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Stocks negative on the year, gold hits record
NEW YORK |
NEW YORK (Reuters) - Major stock indexes around the world lost all of their gains on the year and gold hit a record on Tuesday after a deal to raise the U.S. debt ceiling gave no comfort to investors preoccupied with sluggish global growth.
On Wall Street, the broad S&P 500 index .SPX fell for a seventh day, its worst streak since October 2008, giving up the year's gains, on worry that the debt ceiling agreement will not stave off a downgrade of the United States' prized triple-A credit rating.
Making matters worse, data pointing to a sluggish recovery continues to pile up around the globe. The sovereign debt crisis in Europe has not been corralled and is starting to engulf the large euro-zone economies of Italy and Spain.
Investors, focused on slowing global growth and the euro zone's spreading credit problems, opted for the relative safety of the Swiss franc, U.S. government bonds and gold, which hit its ninth record this year.
"The debt ceiling distraction may now be behind the markets, but the damage has been done," said John Kilduff, partner at hedge fund Again Capital LLC in New York.
"We are witnessing a quickly deteriorating economic backdrop that will pressure all asset classes."
President Barack Obama signed into law a measure approving a rise in the U.S. statutory borrowing limit and cuts in government spending.
Reduced government spending could further decelerate growth in an economy that is already stalling. Factory data earlier this week and Tuesday's consumer spending data showed the third quarter could be as weak as the first half of the year for the U.S. economy.
"The cuts are happening at probably one of the worst times," said Jonathan Xiong, who helps oversee $30 billion in assets as global investment strategist at Mellon Capital Management in San Francisco.
"Fundamentally, it's going to slow down economic growth. It also brings in future uncertainty ... (which) is causing everybody to postpone their consumption and spending."
The preference for safe-haven assets helped lift gold. Spot gold was at $1,656.19 an ounce, having touched an all-time high of $1,658.59 earlier in the day.
U.S. Treasuries rallied after rating agency Fitch said the debt agreement was "commensurate with 'AAA' rating." Treasuries were up for a fourth straight day, with the benchmark 10-year note up 35/32 to yield 2.625 percent.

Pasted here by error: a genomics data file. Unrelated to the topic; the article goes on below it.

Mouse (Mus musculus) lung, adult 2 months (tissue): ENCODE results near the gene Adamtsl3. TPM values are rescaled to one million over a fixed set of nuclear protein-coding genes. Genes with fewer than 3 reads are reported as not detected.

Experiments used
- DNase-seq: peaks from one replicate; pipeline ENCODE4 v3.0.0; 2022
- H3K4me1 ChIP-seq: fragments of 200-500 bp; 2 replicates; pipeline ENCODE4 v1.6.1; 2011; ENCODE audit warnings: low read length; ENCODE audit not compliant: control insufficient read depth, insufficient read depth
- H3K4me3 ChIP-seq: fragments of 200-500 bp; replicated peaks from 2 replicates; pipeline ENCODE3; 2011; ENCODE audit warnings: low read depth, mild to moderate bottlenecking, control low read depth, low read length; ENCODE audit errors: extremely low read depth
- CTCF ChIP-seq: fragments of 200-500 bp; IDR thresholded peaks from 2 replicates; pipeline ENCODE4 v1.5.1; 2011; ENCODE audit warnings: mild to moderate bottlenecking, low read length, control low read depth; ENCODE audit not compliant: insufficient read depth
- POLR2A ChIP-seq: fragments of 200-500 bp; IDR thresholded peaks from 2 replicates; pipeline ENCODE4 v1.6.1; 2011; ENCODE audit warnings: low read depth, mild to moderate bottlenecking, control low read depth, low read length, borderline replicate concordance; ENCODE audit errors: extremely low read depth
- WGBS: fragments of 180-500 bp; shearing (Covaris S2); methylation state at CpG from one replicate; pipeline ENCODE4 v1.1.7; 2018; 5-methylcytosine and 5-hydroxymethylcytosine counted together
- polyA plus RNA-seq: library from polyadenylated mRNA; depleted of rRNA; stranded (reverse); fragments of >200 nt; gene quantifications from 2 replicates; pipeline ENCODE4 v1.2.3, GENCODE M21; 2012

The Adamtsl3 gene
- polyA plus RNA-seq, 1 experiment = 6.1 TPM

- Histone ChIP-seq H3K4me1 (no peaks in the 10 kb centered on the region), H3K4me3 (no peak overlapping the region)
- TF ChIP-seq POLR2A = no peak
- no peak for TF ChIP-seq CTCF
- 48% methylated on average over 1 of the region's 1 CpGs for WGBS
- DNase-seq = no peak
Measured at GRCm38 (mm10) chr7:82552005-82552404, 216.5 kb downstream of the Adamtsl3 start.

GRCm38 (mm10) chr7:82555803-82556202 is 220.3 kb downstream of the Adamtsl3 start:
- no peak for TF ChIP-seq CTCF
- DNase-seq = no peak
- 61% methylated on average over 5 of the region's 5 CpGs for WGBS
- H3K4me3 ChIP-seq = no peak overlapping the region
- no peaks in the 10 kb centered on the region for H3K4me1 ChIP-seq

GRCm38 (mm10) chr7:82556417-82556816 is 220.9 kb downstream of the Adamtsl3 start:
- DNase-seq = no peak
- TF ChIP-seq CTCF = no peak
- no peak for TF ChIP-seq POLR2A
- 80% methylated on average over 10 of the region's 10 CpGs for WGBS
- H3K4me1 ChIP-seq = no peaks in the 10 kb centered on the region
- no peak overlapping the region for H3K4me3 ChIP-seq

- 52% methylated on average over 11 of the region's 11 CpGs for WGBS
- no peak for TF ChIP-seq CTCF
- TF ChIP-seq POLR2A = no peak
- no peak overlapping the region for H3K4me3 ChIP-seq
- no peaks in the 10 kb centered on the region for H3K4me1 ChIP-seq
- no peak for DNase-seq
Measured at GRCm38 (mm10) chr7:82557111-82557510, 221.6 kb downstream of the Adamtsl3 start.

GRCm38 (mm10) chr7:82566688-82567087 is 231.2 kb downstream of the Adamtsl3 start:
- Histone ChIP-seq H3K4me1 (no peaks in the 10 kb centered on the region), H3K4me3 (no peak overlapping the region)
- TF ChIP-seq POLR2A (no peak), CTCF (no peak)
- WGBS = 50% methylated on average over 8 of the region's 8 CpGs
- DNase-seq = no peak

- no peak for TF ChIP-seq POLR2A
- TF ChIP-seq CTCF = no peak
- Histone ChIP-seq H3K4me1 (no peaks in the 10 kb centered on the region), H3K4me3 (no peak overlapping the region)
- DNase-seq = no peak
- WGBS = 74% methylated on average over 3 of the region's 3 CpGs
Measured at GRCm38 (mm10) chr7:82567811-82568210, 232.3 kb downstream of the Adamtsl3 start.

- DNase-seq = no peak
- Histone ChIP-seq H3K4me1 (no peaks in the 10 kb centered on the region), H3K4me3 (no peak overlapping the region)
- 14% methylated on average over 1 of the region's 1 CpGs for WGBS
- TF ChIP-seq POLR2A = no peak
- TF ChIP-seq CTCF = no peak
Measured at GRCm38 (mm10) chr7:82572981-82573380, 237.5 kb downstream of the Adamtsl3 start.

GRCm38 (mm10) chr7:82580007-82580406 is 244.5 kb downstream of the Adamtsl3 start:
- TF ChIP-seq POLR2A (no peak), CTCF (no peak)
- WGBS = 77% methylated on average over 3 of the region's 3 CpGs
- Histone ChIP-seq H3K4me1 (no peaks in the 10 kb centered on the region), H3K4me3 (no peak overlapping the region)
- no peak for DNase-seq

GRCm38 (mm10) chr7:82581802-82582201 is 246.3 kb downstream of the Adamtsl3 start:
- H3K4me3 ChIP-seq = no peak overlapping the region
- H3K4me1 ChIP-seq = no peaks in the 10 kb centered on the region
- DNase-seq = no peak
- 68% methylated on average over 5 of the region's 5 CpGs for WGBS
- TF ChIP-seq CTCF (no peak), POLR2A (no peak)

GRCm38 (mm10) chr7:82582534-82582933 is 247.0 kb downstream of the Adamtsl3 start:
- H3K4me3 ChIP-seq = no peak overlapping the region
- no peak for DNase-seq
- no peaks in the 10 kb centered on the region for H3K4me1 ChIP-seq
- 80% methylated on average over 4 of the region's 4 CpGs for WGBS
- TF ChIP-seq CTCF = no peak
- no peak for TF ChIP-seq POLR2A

Despite the upbeat comments, rating agency Fitch does not rule out slapping a negative outlook on the U.S. debt rating later this month, and fears that the United States could still lose its triple-A rating persist.
For a graphic on the S&P 500 see r.reuters.com/dug92s
"I think people are worried about a double-dip recession and the softening economic statistics," said Jeffrey Saut, Raymond James Financial chief investment strategist, in St. Petersburg, Florida.
The Dow Jones industrial average .DJI dropped 265.87 points, or 2.19 percent, to 11,866.62. The S&P 500 .SPX slid 32.89 points, or 2.56 percent, to 1,254.05. The Nasdaq Composite .IXIC tumbled 75.37 points, or 2.75 percent, to 2,669.24.
MSCI's world equity index .MIWD00000PUS fell 2.1 percent to its weakest since late June, sliding 1 percent lower for the year. The S&P 500 also turned negative for 2011.
U.S. dollar-denominated Nikkei futures .NKc1 dropped 1.6 percent --their largest daily fall in two months.
The Swiss franc rose to a record high against the euro and the U.S. dollar on concerns about euro zone sovereign debt problems and the chance of a U.S. credit downgrade.
Italian bond yields hit their highest level in the euro's 11-year lifetime, a sign that Rome is overtaking Madrid as the main focus of investors' concern about debt sustainability.
The Italian 10-year BTP yield was up 6.159 percent and the 10-year Spanish government bond yield rose to 6.344 percent after hitting 6.47 percent, its highest since 1997.
The two countries have been under increased pressure in recent weeks as markets feel the size of the euro zone's bailout fund is too small to protect larger economies if contagion from the Greek crisis cannot be stopped.
(Additional reporting by Wanfeng Zhou, Caroline Valetkevitch and Edward Krudy; Editing by Dan Grebler)
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